On this somber anniversary the NY Times has the entire above the fold section of the front page devoted to Barack Obama. Among them is the expected sycophantic plug from Gail Collins:
“A Man with a Plan”
But then we come to a article that purports to be serious but either was written by a 12 year old or someone for whom history began on January 21, 2009- Mark Landler.
President Obama on Wednesday authorized a major expansion of the military campaign against rampaging Sunni militants in the Middle East, including American airstrikes in Syria and the deployment of 475 more military advisers to Iraq. But he sought to dispel fears that the United States was embarking on a repeat of the wars in Iraq and Afghanistan.
Obama’s not Bush, you know.
The president drew a distinction between the military action he was ordering and the two wars begun by his predecessor, George W. Bush. He likened this campaign to the selective airstrikes that the United States has carried out for years against suspected terrorists in Yemen and Somalia, few of which have been made public.
He notes that after the Obama fanfare of claiming to end the war and bring all the troops home, that Obama now has re-deployed 1600 troops in Iraq. Landler then becomes the dummy to Obama’s ventriloquist “Did I remind you that I got Bin Laden?”
Standing just outside the Blue Room, steps from where he announced the raid that killed Osama bin Laden in May 2011….
Then Landler jumps the shark.
Unlike Mr. Bush in the Iraq war, Mr. Obama has sought to surround the United States with partners.
Wow. Just wow.
George Bush put together a substantial coalition. A total of 40 countries put boots on the ground as part of the Multi-National Force. democrats mocked Bush’s coalition as they sought to downplay the any comparison between the efforts of Bush and Obama. In addition to being patently false, Landler’s assertion is politically charged and biased as hell. All on the front page.
Let’s see how many countries Obama assembles for his “broad” coalition. Let’s see how many of them put ANY boots on the ground.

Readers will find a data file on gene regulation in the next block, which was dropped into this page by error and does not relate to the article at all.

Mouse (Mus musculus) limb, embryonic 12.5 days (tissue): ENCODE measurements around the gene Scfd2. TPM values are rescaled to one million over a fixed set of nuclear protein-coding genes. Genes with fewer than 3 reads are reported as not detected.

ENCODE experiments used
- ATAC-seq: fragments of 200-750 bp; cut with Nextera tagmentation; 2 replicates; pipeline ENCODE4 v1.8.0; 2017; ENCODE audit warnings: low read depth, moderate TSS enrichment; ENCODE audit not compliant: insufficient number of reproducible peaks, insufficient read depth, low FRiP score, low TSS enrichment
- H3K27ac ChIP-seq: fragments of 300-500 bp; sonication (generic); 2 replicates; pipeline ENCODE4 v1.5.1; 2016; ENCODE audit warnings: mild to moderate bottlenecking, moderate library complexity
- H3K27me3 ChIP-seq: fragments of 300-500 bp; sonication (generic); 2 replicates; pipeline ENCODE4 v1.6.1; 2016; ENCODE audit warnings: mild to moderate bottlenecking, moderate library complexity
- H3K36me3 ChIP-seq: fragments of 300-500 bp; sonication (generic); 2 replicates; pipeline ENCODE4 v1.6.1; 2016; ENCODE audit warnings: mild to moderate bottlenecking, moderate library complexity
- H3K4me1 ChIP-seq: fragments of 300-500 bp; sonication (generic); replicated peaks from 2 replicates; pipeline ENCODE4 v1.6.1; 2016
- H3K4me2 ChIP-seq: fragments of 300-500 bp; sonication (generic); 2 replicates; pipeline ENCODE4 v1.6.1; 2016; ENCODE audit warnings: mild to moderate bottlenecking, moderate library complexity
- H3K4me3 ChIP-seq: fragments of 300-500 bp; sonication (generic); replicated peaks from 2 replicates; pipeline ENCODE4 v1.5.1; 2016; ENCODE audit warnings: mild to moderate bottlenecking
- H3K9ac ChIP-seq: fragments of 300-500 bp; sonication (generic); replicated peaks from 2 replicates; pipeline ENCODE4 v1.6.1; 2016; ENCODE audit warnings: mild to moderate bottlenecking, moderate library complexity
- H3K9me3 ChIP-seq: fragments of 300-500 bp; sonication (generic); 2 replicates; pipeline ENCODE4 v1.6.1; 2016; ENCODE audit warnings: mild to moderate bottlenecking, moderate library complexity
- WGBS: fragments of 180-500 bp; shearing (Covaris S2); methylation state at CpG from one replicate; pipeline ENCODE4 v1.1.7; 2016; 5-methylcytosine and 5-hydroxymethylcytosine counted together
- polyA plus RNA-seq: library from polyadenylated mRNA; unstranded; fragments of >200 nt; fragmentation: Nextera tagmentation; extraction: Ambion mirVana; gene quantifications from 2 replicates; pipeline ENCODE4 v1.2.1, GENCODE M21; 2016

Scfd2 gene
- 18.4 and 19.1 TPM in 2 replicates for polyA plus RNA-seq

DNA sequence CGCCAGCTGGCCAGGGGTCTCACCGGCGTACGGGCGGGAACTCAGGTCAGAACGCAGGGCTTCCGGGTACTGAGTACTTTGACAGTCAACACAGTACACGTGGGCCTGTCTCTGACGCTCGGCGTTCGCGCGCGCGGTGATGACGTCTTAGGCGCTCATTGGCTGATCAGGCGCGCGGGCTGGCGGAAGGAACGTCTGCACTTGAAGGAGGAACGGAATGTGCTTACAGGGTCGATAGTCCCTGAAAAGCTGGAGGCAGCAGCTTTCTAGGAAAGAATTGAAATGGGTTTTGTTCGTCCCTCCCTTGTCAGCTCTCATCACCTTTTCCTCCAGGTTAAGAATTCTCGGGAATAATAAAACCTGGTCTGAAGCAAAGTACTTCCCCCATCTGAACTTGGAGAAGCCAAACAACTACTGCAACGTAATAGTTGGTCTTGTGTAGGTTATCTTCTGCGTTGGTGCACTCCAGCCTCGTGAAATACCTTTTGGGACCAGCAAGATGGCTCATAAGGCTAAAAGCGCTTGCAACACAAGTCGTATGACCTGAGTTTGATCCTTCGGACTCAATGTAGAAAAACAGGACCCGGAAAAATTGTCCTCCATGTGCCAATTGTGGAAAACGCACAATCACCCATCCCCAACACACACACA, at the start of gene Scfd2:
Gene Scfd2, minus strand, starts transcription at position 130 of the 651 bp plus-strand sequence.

To his credit, Nicholas Kristof recognizes that the Obama plan is not likely to succeed:
We also need a partner on the ground to take advantage of airstrikes and seize back territory. That means moderate Syrian rebels, but there are many fewer of them now than there were two years ago. The middle has been vanishing.
To be successful, there have to be more military personnel on the ground- controllers and Spec Ops. “Advisors” if you will. A residual force – the kind Petraeus wanted and Romney talked about- would have prevented ISIS from over-running Iraq.
A year ago Obama wanted to arm the Syrian rebels and bomb Assad. Those Syrian rebels were in part ISIS and had Obama done as he wanted Syria would be a piece of the new Caliphate- along with the chemical weapons in Assad’s possession. Not one of the NY Times stories notes that Obama’s plan is dependent largely on the “fantasy” of doctors and pharmacists that he derided a month ago.
“This idea that we could provide some light arms or even more sophisticated arms to what was essentially an opposition made up of former doctors, farmers, pharmacists and so forth, and that they were going to be able to battle not only a well-armed state but also a well-armed state backed by Russia, backed by Iran, a battle-hardened Hezbollah, that was never in the cards,”
Yet now it is.
“We’re not going to let [ISIL] create some caliphate through Syria and Iraq, but we can only do that if we know that we’ve got partners on the ground who are capable of filling the void,” Obama said.
Miraculously, over the last month they apparently have become capable.